Objective: To determine the role of damage to neuronal systems, especially the dopaminergic system, in patients with symptomatic dystonia and mesencephalic lesions.
Design: Stereotaxic magnetic resonance imaging analysis and positron emission tomography after the administration of fluorodopa F 18.
Patients: Of a group of 48 patients with unilateral dystonia following a stroke, 7 patients with a well-defined midbrain lesion were selected.
Results: All patients had unilateral dystonic posture of an upper extremity and cerebellar dysmetria or hypotonia. Cerebellar tremor was present in 1 patient. Two patients had resting and postural tremor, which showed a marked improvement with treatment with levodopa. In patients with dystonia only, dopaminergic lesions were mostly confined to the ventromesial mesencephalon and red nucleus area, including the substantia nigra and nigrostriatal and cerebellothalamic fibers. Dystonia was severe and did not resolve with time in patients with lesions involving the nigrostriatal pathway, and the degree of dopaminergic denervation revealed by positron emission tomography was correlated with the severity of dystonia. In patients with resting and postural tremor, lesions of the dopaminergic structures were larger and located more laterally and dorsally in the pars compacta, the perirubral and retrorubral areas, and extending to the central tegmental tract.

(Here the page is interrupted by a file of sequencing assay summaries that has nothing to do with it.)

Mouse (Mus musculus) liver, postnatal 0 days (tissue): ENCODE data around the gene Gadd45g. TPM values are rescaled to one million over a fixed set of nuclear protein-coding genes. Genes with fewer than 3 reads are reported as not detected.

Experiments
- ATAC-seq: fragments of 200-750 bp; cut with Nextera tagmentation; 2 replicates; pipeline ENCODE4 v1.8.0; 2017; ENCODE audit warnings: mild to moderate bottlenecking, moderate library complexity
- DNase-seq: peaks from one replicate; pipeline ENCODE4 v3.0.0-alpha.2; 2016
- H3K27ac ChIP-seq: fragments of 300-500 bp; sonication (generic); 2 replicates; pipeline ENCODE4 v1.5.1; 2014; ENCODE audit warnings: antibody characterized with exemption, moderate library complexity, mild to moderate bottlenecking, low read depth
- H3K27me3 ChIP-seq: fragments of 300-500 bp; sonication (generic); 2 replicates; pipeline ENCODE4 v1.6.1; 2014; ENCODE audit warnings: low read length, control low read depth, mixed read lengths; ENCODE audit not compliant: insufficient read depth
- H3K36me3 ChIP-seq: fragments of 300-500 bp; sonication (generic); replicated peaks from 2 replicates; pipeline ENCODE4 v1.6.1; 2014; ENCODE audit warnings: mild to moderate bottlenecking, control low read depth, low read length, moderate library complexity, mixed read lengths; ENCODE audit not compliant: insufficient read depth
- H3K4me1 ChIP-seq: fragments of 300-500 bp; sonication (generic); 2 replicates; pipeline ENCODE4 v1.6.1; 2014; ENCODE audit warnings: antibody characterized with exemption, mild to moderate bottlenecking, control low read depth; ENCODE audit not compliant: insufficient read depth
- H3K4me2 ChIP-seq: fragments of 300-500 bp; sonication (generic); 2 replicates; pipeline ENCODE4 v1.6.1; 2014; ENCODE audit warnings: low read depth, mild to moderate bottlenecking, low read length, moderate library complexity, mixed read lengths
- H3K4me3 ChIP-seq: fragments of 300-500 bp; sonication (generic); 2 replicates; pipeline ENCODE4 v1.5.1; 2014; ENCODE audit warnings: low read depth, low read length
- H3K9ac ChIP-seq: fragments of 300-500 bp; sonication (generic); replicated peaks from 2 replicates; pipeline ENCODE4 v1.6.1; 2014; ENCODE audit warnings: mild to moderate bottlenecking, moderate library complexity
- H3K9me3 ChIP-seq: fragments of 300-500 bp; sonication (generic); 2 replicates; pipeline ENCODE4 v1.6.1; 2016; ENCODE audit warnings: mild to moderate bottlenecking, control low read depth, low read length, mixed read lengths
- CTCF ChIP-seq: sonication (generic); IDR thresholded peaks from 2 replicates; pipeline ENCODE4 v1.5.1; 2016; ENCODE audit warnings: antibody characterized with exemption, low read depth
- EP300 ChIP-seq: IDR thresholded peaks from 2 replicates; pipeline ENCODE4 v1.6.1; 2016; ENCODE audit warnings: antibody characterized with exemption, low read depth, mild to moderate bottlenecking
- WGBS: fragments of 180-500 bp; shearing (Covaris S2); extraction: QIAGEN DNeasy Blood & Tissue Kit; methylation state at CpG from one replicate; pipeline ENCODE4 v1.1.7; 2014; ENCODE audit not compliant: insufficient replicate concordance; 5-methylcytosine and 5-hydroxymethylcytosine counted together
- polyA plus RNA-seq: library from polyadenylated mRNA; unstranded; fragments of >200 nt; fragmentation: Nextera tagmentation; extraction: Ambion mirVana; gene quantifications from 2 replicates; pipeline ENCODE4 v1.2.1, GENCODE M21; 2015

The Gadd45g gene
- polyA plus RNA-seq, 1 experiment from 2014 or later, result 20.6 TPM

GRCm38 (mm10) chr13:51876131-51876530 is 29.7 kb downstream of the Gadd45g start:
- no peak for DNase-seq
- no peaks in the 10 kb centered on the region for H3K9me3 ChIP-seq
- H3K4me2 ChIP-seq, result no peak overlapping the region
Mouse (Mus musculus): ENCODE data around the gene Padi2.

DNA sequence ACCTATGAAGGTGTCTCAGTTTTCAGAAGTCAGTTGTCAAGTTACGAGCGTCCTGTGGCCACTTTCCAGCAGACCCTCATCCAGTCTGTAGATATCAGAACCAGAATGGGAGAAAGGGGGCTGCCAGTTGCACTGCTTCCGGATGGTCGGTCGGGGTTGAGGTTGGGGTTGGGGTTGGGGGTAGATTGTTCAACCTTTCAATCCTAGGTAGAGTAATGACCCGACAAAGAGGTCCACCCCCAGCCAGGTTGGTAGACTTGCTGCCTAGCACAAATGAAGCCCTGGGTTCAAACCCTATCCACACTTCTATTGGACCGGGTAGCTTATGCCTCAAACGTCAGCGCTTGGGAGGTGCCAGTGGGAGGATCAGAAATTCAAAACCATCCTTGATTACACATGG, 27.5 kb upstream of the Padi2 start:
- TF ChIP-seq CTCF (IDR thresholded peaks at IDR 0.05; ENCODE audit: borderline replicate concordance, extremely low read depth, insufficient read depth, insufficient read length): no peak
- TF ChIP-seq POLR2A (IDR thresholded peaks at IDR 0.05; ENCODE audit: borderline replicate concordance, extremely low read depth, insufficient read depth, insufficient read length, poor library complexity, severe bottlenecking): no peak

Conclusions: Dopaminergic dysfunction plays a role in the occurrence and severity of midbrain dystonia, and additional lesions to dopaminergic neurons in the perirubral and retrorubral areas result in tremor that responds to levodopa treatment.